Historically, the only means available to record health information were paper and pen, today the industry has multiple options. This type of information has been known to be transmitted between practitioners and facilities via personal messenger, phone, or interdepartmental mail. There are numerous options of transmittal but most of the above mentioned methods were fraught with errors and time consuming.
Medical information recorded in paper format makes tasks difficult, provides opportunities for mistakes, and lacks transferability. Many physicians’ offices and integrated health facilities are implementing an electronic health record in hopes that it will increase efficiency, reduce medical errors, and improve communication between the many providers in the system.
An electronic health record (EHR) is an official health record for an individual that is shared among multiple facilities and agencies. Digitized health information systems are expected to improve efficiency and quality of care and, ultimately, reduce costs.
A EHR usually includes: contact information, information about visits to health care professionals, allergies, insurance information, family history, immunization status, information about any conditions or diseases, medications, records of hospitalization, and information about any surgeries or procedures performed. With EHRs, patients' health information is available in one place, when and where it is needed. Providers have access to the information they need, at the time they need it to make a decision. Some other benefits are that you have: •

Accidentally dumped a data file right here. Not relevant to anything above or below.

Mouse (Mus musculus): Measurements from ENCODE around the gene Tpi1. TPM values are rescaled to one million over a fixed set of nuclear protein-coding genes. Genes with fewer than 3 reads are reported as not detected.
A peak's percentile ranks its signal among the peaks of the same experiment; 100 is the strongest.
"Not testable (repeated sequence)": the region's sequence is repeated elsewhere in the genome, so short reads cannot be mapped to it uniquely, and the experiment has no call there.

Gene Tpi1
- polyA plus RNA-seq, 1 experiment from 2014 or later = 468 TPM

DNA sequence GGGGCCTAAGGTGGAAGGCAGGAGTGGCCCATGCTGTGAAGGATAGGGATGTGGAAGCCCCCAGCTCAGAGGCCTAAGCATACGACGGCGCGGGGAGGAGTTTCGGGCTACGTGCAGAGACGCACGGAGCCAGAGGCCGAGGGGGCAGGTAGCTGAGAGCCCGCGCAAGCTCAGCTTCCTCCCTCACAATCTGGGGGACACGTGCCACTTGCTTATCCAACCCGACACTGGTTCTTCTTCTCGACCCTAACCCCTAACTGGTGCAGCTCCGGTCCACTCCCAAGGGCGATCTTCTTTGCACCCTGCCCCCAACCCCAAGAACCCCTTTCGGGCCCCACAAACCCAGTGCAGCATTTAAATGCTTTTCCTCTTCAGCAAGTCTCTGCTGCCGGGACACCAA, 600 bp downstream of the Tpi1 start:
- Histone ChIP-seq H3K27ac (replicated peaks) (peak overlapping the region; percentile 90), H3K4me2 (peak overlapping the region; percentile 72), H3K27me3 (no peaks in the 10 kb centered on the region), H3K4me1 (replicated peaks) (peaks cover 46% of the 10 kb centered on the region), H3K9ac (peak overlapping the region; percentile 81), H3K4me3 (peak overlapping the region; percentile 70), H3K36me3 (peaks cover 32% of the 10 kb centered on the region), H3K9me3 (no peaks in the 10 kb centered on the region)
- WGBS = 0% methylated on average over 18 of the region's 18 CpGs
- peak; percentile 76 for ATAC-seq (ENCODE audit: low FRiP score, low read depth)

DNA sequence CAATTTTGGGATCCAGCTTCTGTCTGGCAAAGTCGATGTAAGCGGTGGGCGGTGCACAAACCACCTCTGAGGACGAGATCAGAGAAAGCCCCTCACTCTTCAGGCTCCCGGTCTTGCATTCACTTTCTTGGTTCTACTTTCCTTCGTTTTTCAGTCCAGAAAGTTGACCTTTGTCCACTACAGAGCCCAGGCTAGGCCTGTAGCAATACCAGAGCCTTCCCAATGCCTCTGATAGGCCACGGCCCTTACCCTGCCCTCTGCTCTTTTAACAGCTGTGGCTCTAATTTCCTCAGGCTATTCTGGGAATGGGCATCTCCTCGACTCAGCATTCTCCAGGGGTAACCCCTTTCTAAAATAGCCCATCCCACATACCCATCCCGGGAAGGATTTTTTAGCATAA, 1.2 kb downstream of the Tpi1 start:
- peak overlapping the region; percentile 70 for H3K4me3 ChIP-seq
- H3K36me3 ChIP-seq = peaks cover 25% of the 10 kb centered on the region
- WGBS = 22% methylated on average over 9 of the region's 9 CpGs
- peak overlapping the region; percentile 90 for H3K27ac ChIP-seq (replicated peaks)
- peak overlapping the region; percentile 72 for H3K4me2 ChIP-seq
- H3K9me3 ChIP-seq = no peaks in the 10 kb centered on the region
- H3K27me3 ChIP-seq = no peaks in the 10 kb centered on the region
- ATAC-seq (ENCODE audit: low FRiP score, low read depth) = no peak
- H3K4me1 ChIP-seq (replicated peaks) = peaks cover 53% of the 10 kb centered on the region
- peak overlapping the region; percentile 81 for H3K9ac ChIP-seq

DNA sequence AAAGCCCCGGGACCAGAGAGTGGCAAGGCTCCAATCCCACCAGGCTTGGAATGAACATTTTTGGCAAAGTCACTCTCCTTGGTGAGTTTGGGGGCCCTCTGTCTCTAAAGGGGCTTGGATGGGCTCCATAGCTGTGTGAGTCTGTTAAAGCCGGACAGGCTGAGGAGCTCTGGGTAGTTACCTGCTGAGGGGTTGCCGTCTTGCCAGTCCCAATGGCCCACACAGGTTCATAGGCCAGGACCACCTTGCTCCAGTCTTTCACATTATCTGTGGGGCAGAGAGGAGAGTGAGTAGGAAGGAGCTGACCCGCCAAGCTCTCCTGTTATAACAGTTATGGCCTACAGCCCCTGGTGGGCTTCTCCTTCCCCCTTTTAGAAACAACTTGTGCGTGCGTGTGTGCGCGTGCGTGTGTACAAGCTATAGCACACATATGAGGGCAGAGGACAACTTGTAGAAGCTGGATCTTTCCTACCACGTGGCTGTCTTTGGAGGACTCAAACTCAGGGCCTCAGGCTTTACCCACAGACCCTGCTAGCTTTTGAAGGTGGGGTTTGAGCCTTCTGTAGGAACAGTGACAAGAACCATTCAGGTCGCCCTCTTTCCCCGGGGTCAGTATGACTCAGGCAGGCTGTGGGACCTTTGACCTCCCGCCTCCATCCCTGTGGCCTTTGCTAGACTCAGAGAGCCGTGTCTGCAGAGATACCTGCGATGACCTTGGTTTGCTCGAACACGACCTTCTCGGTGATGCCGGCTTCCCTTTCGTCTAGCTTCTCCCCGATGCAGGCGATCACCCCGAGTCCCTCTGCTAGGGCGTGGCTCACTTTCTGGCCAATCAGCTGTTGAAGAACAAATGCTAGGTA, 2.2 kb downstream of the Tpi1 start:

The ability to automatically share and update information among different offices and organizations. •
More efficient storage and retrieval.
The ability to share multimedia information, such as medical imaging results, among locations. •
The ability to link records to sources of relevant and current research. •
Easier standardization of services and patient care.
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